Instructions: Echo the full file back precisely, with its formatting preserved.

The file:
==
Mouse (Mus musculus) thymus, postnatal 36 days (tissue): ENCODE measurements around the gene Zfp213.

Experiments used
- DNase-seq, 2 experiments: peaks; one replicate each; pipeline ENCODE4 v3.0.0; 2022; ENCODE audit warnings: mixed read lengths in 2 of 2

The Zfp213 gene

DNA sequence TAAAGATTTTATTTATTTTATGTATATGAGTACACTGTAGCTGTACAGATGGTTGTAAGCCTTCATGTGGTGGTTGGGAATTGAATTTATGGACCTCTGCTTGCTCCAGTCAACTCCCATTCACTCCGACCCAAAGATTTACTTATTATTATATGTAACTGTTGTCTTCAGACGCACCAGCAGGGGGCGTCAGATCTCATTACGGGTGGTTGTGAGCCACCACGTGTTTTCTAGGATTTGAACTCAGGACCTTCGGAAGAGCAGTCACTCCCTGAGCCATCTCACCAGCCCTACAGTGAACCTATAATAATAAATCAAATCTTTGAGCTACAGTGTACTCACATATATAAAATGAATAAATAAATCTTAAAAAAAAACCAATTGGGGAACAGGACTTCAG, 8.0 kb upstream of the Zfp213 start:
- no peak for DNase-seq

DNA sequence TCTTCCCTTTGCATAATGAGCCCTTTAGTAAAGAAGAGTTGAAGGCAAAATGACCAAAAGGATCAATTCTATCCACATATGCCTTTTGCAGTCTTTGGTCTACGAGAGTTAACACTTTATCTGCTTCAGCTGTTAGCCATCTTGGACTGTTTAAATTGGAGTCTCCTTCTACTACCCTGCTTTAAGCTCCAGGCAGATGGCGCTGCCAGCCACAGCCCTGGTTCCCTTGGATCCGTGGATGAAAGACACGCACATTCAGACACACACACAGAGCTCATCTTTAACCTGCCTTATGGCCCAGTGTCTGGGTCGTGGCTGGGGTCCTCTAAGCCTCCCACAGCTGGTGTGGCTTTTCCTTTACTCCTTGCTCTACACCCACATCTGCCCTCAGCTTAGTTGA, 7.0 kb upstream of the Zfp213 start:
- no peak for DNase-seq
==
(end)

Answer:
Mouse (Mus musculus) thymus, postnatal 36 days (tissue): ENCODE measurements around the gene Zfp213.

Experiments used
- DNase-seq, 2 experiments: peaks; one replicate each; pipeline ENCODE4 v3.0.0; 2022; ENCODE audit warnings: mixed read lengths in 2 of 2

The Zfp213 gene

DNA sequence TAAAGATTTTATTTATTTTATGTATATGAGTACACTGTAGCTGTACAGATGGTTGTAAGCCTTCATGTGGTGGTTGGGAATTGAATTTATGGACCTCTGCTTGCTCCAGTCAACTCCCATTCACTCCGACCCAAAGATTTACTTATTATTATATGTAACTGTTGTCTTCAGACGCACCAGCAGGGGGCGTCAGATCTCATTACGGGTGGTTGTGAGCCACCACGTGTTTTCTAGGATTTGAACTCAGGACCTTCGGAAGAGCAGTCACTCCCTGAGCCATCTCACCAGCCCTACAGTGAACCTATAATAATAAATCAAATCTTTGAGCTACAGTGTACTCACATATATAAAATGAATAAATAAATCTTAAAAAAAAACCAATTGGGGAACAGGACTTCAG, 8.0 kb upstream of the Zfp213 start:
- no peak for DNase-seq

DNA sequence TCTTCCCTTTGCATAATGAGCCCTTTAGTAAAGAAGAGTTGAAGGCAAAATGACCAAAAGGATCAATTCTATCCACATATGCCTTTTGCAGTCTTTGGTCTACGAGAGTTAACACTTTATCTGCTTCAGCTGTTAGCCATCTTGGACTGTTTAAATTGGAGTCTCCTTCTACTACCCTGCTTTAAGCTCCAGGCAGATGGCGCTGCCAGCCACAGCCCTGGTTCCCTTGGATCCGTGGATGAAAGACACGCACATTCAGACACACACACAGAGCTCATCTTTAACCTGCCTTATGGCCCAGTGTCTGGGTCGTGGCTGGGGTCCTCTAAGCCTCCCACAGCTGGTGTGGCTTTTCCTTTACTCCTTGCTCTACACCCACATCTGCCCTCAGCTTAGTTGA, 7.0 kb upstream of the Zfp213 start:
- no peak for DNase-seq